Horses and Cyclists

Horses are a common sight on many of the country roads where we cycle, especially in the Arlington, Ripe, Chalvington and Chiddingly areas. They are usually very well ridden, the riders are friendly and there’s rarely a problem. However, I’m aware that some cyclists are unsure what to do when they encounter horses so, as an experienced ride leader for road cyclists, I thought it might be helpful to suggest a few tips. So here goes: 

  • Never ring your bell when near a horse. If you do then it could startle the horse and you’re likely to be rebuked by the horse rider. 
  • Always talk to the horse rider in a calm voice, never shout. 
  • Always pass a horse at a moderate, steady pace, ie not too fast. You’ll probably need to slow down but there’s no need to stop unless the horse looks agitated in which case the rider may tell you what to do. 
  • Always give horses a wide berth when passing and only pass when it’s clearly safe to do so. 
  • When approaching a horse from the rear ask the horse rider if it’s OK to pass. Don’t pass until they say so; sometimes they will tell you to wait.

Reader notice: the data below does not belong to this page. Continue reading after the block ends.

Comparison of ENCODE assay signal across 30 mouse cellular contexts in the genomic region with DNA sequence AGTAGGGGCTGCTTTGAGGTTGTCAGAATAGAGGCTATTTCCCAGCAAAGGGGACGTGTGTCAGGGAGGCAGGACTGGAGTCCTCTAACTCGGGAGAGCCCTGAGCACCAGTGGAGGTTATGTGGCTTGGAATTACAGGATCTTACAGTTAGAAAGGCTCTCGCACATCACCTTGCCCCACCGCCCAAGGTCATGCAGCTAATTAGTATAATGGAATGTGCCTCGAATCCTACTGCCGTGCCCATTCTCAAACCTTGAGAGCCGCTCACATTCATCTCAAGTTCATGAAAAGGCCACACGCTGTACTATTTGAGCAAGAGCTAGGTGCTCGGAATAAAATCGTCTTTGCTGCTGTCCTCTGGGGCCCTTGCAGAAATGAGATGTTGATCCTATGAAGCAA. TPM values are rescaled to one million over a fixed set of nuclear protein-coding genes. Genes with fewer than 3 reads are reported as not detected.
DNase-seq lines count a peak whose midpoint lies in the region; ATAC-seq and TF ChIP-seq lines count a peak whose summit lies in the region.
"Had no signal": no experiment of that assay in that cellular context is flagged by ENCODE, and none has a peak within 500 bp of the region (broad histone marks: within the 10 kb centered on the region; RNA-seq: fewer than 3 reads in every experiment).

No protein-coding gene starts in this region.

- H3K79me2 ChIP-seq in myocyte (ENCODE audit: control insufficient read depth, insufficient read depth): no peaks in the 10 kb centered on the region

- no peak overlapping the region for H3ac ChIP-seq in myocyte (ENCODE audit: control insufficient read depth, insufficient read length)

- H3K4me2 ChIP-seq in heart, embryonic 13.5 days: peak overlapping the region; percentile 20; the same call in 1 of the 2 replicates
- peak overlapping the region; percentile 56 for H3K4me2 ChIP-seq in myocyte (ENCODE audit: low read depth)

• When you pass a horse from the rear tell the rider how many cyclists are following you if you’re the first rider to overtake. 
  • When approaching a horse from the front switch off a flashing front light if you’re using one. 
  • Talk to the rider as you pass to demonstrate to the horse that you’re friendly. The weather is usually a good subject; riders usually appreciate this. 
  • Never cross a level crossing if a horse is already on the crossing or about to cross it. (Horses can get a shock if they touch a rail which could be nasty if a horse bolted. (That’s why some level crossings have posts for the horse rider to touch to discharge any static). 
  • Above all, never do anything to startle or frighten a horse. 

Please regard these tips as just suggestions rather than golden rules. They work for me and are based on my many years (decades, in fact) of cycling along country roads and passing horses as well as advice from horse riders. 

Just occasionally, I come across a horse that looks unsettled in which case I always keep a good distance from it and wait. Usually, the horse rider will signal to pass when they have the horse under control or will pull the horse off the road and into a field. 

I hope this is helpful advice. However, I’m always willing to learn so I’d very much welcome comments from any horse riders reading this. 

Happy cycling, 

Clive